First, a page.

Firms take eco-friendly route
As the European Union (EU) plans to become the single market for green products, textile companies are being urged to include sustainability in their business-as-usual practices to serve the demand for eco-friendly items.
A woman checks out the ‘smart fabric’ label of a shirt on display at a fair yesterday. The label was certified by the Thailand Textile Institute to reassure consumers about product quality. PORNPROM SARTTARBHAYA
Peeraporn Palapleevalya, director of the Thailand Textile Institute's (THTI) Textile Testing Centre, said manufacturers should focus on lowering their carbon footprint and engage in eco-friendly designs.
"The demand for green products has risen from the young generation due to the increased awareness of the trend. And these people are the ones with the purchasing power," she said.
According to the Customs Department, Thailand exported US$7.22 billion worth of textiles and garments last year. Of the total, $4.27 billion was textiles and the rest apparel.
The largest export market is Asean, followed by the US, EU, Japan and China.
For the first eight months of 2013, exports rose 4.38% from the same period last year to $5.11 billion, of which $3.15 billion was textiles.
Imports, meanwhile, fell 7.28% year-on-year to $3.2 billion, of which $2.73 billion was textiles.
Ms Peeraporn said Thailand is among the leader in terms of sustainability in the Asean textiles industry, with only Indonesia as the main competitor.
"But Indonesia has only recently included this issue [sustainability] in its industry roadmap, and they have a long way to go," she said.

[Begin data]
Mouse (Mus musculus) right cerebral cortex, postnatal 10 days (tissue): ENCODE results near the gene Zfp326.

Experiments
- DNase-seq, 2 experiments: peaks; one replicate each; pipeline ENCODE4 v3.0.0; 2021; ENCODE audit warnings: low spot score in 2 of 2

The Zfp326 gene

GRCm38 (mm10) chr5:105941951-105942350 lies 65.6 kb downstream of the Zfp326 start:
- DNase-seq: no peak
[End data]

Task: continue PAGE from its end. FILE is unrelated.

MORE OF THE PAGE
Some 100 business operators are participating in the THTI's sustainability projects, she added.
According to a 2010 global market report by TextileExchange, textile waste occupies nearly 5% of all landfill space in the world, with 1 million tonnes of textiles ending up in landfills every year.
About 20% of industrial fresh water pollution comes from textile treatment and dyeing, while 1 trillion kilowatt hours are consumed by the textile industry every year, accounting for 10% carbon impact globally, said the report.
Thamrongchai Thanawutikul, plant manager of Thailand Carpet Manufacturing Plc, said the company has been slowly changing its production process and sourcing of material for its commercial carpets to be greener.
However, he added that this has increased overall production costs.
"But even if we did not follow sustainable practices, our customers would still buy our product. They like it, they say it's good, but they are not willing to pay more for it," he said.